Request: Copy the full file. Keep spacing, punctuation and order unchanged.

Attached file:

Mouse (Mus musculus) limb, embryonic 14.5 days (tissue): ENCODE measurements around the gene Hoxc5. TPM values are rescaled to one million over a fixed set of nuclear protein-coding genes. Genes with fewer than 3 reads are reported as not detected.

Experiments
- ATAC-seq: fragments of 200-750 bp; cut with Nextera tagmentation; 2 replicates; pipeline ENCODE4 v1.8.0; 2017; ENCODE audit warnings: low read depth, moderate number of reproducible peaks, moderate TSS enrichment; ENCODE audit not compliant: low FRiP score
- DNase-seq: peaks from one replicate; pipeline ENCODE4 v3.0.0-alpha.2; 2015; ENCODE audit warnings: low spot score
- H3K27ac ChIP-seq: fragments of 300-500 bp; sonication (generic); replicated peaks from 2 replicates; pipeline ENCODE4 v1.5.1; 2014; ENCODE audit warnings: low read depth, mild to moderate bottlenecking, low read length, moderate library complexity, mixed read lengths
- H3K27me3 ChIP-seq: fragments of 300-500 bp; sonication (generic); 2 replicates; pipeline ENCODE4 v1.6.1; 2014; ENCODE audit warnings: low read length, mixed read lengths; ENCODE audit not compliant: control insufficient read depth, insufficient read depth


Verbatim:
Mouse (Mus musculus) limb, embryonic 14.5 days (tissue): ENCODE measurements around the gene Hoxc5. TPM values are rescaled to one million over a fixed set of nuclear protein-coding genes. Genes with fewer than 3 reads are reported as not detected.

Experiments
- ATAC-seq: fragments of 200-750 bp; cut with Nextera tagmentation; 2 replicates; pipeline ENCODE4 v1.8.0; 2017; ENCODE audit warnings: low read depth, moderate number of reproducible peaks, moderate TSS enrichment; ENCODE audit not compliant: low FRiP score
- DNase-seq: peaks from one replicate; pipeline ENCODE4 v3.0.0-alpha.2; 2015; ENCODE audit warnings: low spot score
- H3K27ac ChIP-seq: fragments of 300-500 bp; sonication (generic); replicated peaks from 2 replicates; pipeline ENCODE4 v1.5.1; 2014; ENCODE audit warnings: low read depth, mild to moderate bottlenecking, low read length, moderate library complexity, mixed read lengths
- H3K27me3 ChIP-seq: fragments of 300-500 bp; sonication (generic); 2 replicates; pipeline ENCODE4 v1.6.1; 2014; ENCODE audit warnings: low read length, mixed read lengths; ENCODE audit not compliant: control insufficient read depth, insufficient read depth